SALTATO IN PADELLA / FROM THE SKILLET & STEWING POT
I’d like to think that the Italians’ love for meatballs almost rival the North Americans’ for burgers. And I’m sure every food-loving Italian family must have their own recipe of meatballs. The version here, the Meatballs in Neck Bone Gravy ($14) is definitely special. There was not too much fat in the meat they had chosen, and the meat seemed to be finely chopped instead of processed through a grinder, for there was a nice bite to it, totally satisfying a texture guy like me. And the amount of tomato sauce was adequate and added acidity to the flavourful neck bone gravy.
PER LA TAVOLA / FOR THE TABLE
Our waitress told us the story about the Garlic Bread “All’Americano” ($6) that playfully came in tin foil, and how it was created from an inspiration by the chef’s nostalgic memory of shopping at Safeway. I certainly remembered buying that super buttery garlic bread from the store myself years ago, and with this version, even more butter was found in the centre of the bread, but the crunchy exterior was definitely the best part.
We also had their house-made bread, the Pane Rustico ($3), which was indeed rustic looking, but also incredibly delicious.
DAL FUOCO / FROM THE WOOD FIRE
Our waitress was definitely proud of their griglia in the kitchen, the wood-fired grill that produced amazing smoky flavour on their chicken and salmon dishes, as well as the Octopus ($19) that we ordered, and she even invited us to check out the grill after dinner if we were interested. And of course we said YES. The Octopus was served with chick peas, cherry tomato, and spicy salami, and all the flavours and textures together were such a harmony. Some might say there was too much olive oil on the p1late, but to me, it had added fruitiness to the flavour and lusciousness to other components – it was just fantastic!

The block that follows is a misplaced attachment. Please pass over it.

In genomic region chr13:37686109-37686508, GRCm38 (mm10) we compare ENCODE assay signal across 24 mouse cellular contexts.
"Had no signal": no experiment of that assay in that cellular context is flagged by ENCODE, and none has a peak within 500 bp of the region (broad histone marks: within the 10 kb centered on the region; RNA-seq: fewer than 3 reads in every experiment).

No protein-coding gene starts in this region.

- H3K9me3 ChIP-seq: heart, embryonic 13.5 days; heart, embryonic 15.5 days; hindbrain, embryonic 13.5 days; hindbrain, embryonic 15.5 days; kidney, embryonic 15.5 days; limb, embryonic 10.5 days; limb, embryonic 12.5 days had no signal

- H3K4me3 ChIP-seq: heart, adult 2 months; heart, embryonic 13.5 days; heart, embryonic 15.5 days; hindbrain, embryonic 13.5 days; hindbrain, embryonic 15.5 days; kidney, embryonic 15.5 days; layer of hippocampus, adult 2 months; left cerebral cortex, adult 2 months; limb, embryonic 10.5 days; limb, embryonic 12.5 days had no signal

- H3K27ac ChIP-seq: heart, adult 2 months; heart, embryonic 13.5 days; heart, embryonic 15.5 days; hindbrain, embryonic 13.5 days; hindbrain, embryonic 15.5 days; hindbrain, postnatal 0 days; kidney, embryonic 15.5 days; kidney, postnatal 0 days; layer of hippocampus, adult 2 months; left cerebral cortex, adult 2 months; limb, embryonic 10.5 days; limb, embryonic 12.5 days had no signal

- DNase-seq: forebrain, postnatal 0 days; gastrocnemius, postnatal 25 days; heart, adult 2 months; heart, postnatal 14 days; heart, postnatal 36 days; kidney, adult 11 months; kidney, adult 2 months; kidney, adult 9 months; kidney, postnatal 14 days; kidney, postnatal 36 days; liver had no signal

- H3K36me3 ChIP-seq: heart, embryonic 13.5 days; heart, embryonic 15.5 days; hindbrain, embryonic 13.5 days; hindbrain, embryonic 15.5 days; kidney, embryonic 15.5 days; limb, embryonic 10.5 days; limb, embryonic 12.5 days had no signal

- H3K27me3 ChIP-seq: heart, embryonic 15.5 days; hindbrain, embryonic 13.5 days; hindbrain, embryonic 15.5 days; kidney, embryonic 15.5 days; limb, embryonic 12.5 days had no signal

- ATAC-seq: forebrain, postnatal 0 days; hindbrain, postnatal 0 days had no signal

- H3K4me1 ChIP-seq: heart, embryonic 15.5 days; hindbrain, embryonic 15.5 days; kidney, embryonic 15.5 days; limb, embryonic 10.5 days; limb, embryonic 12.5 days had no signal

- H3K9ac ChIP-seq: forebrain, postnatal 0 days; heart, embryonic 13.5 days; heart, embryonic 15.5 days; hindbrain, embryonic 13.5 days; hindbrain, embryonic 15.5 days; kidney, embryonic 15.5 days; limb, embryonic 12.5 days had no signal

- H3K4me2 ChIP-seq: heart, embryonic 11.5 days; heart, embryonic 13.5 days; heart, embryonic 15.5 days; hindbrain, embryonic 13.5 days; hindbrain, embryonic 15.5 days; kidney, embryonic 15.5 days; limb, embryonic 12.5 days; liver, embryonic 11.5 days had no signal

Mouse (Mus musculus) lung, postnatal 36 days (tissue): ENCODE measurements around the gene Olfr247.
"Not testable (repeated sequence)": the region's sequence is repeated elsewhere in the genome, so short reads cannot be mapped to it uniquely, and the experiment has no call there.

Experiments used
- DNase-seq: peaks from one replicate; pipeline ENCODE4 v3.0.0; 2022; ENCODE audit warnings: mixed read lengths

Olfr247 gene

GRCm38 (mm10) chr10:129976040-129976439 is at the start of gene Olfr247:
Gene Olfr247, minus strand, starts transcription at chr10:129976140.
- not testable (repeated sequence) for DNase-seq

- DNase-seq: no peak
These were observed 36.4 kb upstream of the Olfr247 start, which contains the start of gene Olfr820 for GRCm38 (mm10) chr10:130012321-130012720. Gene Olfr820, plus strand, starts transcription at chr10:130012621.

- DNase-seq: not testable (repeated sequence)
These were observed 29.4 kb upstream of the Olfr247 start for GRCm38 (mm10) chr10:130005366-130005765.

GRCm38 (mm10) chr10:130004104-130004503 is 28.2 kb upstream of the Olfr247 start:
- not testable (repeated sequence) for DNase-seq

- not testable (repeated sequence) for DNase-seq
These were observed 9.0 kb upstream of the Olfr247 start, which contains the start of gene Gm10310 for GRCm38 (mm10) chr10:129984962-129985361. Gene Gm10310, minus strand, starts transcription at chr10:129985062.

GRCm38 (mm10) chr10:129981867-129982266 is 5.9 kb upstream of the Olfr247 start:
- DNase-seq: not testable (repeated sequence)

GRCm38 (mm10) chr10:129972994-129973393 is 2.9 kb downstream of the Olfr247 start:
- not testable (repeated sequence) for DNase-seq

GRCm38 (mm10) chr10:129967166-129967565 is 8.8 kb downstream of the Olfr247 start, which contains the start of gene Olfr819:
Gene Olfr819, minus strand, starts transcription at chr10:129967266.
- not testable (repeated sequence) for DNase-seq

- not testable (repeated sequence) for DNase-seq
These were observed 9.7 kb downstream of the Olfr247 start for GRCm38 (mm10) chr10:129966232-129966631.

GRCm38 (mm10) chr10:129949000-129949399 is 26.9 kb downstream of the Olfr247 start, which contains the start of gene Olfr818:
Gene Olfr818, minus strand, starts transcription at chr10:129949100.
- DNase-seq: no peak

PASTA FRESCA FATTA IN CASA / IN HOUSE HANDMADE PASTA
The star of the evening had to be the house handmade pasta, recommended by our waitress, who claimed this Mezzaluna with Spinach, Dandelion and Wild Onion ($18) as her most favourite pasta dish here. And I could see why she loved it so much. To me this dish was absolutely perfect – the delicate fresh pasta texture, the impeccable flavour of the pasta filling, the exquisite sauce that’s creamy yet so soft and subtle, and the aroma and texture contrast from the fried sage leaves. While the quality of the ingredients really shined in this dish, the precision of execution was the key to put everything together and wow me.
Osteria Savio Volpe is easily one of the most beautiful restaurants I have visited in the city. The design of the spacious dining room is timeless. And the creator’s passion also shows in their food. Thanks to our enthusiastic waitress, we had terrific dish choices from almost all the sections on the menu, from rustic table bread, scrumptious meatballs, wood-fire grilled octopus, to fresh house-made pasta. My favourite dish of the evening was hands down the Mezzaluna, the exquisite hand-crafted stuffed pasta dish that would be remembered for a long time. The only section we did not get to try was the Steak Over-the-Coals, which I am looking forward to trying next time.